New Jersey’s Upper Township Little League wins 9/10 East Regional over R.I.


In the 23rd game of its inaugural summer in Little League baseball, New Jersey’s Upper Township 9/10-year-old all-star team completed its whirlwind journey in spectacular form.

Playing in the championship game of the East Regional in Cranston, R.I., against Rhode Island’s Lincoln Little League on Saturday, New Jersey sent 15 men to the plate in the bottom of the first inning and scored 11 times, setting the tone in a 16-4, mercy-rule shortened victory.

Thanks to the offensive explosion, the New Jersey state champs and Mid-Atlantic champs added the title of East Region champs to their long list of summer accomplishments.

Upper Township became the second straight New Jersey team to win the title, as Monroe Township won the tournament a year ago.

“For us to win the states and then come here and win this thing, it’s pretty incredible,” said New Jersey manager Mike Liebrand. “I would have laughed at you if you told me we would win the whole thing at the beginning of it.”

But New Jersey not only won the whole thing, out-lasting 10 other teams from the East Coast, it dominated, especially when it mattered most.

After a 3-1 record in pool play, with its only loss coming when Pennsylvania rallied from a seven-run sixth-inning deficit, New Jersey avenged its loss to Pennsylvania in the Mid-Atlantic championship game on Friday night with a 9-6 win, and then carried that momentum into Saturday, where it left no doubt as to which team was the best in the region.

“The kids wanted to go up and hit,” Liebrand said. “That’s the name of the game. Hit the ball and field it. Great job by them.”

Rhode Island was left with a tough defeat, yet still was overjoyed with its summer. It won the state and New England championships, becoming the first team from Rhode Island to win the New England title in the five-year history of the tournament.

“It’s incredible what these kids accomplished,” said Rhode Island manger Ken LaBrie. “Top eight teams in the country, really, when you look at the format of the tournament. It’s really just unbelievable.”

Rhode Island actually took a 1-0 lead in the top of the first inning, as Alex Ferranti’s single scored Kaden Ethier.

Yet, New Jersey’s Cohl Mercado battled out of a jam, leaving the bases loaded and limiting the damage to just one run.

Then it was New Jersey’s turn.

The first six batters reached base in the onslaught, and it just kept coming. Ben Hoag reached on an error, Mercado singled, Ben Liebrand singled, Tommy Finnegan doubled, Dylan Oliver and Tristan Laughlin walked and Brendan McGonigle brought home a run on a fielder’s choice.

At that point it was already 4-1, and a wild pitch from Rhode Island starter Nathan Kelly made it 5-1. New Jersey’s Hoag, Mercado, Liebrand, Finnegan and Oliver all followed with RBI hits, making the score 11-1.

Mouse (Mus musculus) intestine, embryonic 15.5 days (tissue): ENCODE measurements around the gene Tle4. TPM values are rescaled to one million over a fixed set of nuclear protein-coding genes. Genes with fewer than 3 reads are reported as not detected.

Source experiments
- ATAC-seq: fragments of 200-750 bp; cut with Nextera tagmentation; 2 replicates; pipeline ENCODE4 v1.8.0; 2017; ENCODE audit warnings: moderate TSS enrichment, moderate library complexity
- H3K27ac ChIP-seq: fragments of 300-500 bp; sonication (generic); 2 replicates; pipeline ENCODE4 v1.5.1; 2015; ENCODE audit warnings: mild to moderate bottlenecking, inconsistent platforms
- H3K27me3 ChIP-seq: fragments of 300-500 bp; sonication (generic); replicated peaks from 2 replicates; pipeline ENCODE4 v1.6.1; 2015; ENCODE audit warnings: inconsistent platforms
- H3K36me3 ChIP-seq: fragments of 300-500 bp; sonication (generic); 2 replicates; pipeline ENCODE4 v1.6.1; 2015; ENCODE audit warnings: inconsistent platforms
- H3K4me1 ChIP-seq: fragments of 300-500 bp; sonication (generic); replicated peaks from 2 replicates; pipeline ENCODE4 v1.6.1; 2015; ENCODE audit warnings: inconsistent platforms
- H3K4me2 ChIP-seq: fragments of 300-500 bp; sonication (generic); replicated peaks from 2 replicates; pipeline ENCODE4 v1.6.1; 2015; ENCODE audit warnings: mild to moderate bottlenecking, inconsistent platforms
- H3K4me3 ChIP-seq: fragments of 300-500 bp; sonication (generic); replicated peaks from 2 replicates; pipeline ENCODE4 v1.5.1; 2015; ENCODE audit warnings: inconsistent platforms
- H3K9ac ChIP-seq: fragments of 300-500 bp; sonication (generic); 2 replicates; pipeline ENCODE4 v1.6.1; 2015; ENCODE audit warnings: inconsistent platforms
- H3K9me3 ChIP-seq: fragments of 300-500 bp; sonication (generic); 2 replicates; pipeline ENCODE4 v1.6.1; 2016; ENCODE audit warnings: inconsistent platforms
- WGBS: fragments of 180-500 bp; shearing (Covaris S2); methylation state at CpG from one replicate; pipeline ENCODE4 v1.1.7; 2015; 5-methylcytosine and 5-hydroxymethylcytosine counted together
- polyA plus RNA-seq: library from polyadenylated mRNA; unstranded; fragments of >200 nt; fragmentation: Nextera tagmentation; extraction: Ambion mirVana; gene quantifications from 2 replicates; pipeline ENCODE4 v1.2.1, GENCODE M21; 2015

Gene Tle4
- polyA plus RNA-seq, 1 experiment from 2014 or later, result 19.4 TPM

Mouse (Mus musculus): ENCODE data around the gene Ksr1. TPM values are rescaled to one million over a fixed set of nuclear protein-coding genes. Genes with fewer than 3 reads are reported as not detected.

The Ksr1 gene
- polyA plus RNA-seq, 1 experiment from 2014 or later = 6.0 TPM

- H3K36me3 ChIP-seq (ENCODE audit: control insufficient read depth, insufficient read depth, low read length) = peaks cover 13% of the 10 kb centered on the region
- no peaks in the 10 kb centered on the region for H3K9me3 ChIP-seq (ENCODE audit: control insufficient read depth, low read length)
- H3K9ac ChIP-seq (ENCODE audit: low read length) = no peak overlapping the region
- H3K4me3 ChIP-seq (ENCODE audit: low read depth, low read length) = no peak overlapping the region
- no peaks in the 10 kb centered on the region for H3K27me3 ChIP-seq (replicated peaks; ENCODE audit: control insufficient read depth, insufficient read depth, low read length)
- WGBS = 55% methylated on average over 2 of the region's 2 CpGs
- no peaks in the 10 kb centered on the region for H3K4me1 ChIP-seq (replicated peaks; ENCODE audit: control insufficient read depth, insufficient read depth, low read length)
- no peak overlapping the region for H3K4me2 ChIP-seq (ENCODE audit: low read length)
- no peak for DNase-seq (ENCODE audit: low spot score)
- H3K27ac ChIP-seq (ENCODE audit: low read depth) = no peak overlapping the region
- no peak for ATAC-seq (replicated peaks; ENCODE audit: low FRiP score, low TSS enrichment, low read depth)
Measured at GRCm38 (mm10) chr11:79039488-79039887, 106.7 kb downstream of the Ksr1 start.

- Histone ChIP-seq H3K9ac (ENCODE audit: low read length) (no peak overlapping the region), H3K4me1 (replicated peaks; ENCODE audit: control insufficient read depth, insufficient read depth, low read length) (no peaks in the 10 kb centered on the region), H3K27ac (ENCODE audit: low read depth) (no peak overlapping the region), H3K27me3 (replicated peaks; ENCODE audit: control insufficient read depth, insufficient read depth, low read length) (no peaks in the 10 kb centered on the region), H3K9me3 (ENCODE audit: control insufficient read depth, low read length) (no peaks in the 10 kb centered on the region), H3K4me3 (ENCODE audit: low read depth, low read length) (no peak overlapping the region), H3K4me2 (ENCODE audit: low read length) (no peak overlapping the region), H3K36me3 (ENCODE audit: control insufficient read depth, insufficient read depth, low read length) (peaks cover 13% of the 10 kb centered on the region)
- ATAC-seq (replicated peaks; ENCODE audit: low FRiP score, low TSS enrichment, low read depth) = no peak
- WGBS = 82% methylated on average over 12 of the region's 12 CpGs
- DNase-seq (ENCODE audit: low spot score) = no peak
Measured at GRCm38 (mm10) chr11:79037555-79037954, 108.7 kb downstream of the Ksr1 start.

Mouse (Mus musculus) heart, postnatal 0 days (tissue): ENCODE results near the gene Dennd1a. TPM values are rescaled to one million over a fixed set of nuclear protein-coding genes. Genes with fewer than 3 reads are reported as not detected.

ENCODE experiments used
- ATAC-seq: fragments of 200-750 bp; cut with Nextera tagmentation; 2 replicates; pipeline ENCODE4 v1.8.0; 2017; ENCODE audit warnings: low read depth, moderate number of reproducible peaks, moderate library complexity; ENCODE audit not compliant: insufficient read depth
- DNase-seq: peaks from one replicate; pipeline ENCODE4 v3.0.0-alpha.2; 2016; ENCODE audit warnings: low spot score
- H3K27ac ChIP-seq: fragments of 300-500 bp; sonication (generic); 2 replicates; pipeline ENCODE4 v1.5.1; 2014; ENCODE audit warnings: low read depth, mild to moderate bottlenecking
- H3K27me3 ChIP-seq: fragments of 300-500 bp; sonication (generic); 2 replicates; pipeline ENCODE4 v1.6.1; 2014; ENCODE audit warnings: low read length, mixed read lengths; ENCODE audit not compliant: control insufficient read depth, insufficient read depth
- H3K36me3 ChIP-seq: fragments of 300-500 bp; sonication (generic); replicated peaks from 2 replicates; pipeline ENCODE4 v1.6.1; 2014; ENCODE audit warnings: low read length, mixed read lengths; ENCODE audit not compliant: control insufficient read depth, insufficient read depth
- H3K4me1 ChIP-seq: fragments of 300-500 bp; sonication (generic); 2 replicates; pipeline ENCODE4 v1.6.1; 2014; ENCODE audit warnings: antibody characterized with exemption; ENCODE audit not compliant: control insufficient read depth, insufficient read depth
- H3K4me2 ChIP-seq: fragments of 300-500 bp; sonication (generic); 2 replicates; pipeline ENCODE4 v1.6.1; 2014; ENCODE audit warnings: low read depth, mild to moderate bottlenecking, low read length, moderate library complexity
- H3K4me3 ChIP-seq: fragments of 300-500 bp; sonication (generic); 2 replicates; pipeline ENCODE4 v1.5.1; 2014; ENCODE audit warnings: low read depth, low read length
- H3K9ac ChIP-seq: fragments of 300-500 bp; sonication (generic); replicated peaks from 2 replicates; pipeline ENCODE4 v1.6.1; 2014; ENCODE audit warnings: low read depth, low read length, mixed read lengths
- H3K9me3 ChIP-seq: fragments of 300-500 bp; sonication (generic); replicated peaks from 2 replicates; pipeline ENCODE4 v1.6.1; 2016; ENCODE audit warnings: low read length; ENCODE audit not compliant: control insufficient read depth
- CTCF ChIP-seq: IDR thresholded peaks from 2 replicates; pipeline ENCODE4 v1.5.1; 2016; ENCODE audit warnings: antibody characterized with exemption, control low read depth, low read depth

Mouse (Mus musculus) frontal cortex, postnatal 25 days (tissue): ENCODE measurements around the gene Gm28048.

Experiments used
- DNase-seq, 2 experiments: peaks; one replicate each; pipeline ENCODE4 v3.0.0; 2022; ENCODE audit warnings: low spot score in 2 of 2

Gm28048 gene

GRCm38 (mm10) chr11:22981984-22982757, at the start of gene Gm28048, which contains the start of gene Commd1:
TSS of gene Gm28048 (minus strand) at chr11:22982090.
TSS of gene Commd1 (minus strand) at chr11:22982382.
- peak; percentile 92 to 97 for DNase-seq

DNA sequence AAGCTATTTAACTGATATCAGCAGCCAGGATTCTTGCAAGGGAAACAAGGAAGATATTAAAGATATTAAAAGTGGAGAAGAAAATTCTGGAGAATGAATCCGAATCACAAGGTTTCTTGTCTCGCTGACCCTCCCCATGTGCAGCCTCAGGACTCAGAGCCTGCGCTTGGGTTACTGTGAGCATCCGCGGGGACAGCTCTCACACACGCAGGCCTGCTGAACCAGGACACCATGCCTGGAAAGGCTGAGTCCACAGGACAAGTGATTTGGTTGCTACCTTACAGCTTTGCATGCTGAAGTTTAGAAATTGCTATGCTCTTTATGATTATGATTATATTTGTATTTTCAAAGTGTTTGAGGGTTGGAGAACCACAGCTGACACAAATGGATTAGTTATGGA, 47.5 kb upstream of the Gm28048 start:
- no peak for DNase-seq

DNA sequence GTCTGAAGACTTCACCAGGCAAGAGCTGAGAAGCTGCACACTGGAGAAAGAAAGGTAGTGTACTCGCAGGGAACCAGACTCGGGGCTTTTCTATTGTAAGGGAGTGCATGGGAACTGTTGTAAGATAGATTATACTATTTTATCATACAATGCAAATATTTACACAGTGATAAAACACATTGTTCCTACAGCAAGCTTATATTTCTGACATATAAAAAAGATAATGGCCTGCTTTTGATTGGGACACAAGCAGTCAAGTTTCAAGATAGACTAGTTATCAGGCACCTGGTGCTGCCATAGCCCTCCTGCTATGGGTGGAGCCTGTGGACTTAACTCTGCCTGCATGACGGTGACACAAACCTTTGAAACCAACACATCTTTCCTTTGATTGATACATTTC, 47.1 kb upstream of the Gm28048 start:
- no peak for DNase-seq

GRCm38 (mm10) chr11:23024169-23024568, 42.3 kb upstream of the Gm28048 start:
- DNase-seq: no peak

Mercado, Liebrand and Finnegan each had two hits in the inning.

“We’ve got a lot of great hitters,” Mike Liebrand said. “They’re going to hit a fastball down the middle, and that’s basically what happened. We just sprayed the ball all over the place.”

Rhode Island, though it still fought, had little chance to recover.

“We actually coached that,” LaBrie said. “We said, ‘Let’s make them hit the ball,’ because our defense was so strong. The defense just didn’t come out strong enough in the first inning and the next thing you know we’re down by nine, 10 runs.”

From there, New Jersey set out to protect its 10-run cushion, and it didn’t have much trouble. Rhode Island was able to get a run off Mercado in the second on a sacrifice fly by Ethier, but New Jersey came right back with four more runs in the second inning. Mercado added to his big day with a two-run double, while Finnegan knocked in his fourth run of the game with his third hit. Another came in on an error, giving New Jersey a 15-2 lead.

“It’s kind of uncharacteristic of us for our defense to play a little bit less than what we’ve been doing,” LaBrie said.

Trying to avoid the 10-run rule, Rhode Island grabbed another run on a wild pitch in the third inning before Mercado hit his pitch limit and was removed with two outs in the frame. Tristan Loughlin came on and Rhode Island got another run on a wild pitch, but Loughlin induced a fly out to retire the side and keep New Jersey ahead 15-4.

“Our pitcher Cohl Mercado really stepped up, threw 70 great pitches,” Liebrand said.

New Jersey tacked on one more run in the third inning on an RBI fielder’s choice off the bat of Hoag, and then in the top of the fourth it closed out the game.

Rhode Island got a leadoff single from Ferranti, but Laughlin buckled down to retire the next two batters. A double by Kelly gave Rhode Island second and third with two down, yet Laughlin got a groundout from the next man that he calmly handled and threw to first for the final out.

Upper Township Little League had passed the final test.

“It’s incredible,” Liebrand said. “I thank the parents. It’s been a long journey, lot of games. We played 23 games. A lot of teams don’t play anywhere near that many to get to that point. We come from a big state with a lot of Little Leagues.”

Team members on the 2014 East Region champions are Ben Hoag, Cohl Mercado, Ben Liebrand, Tommy Finnegan, Dylan Oliver, Tristan Laughlin, Brendan McGonigle, Will Moffitt, Ryan Couse, Joe Garcia and Joe Brace. The manager is Mike Liebrand, with coaches Dan Mercado and Jason Couse.


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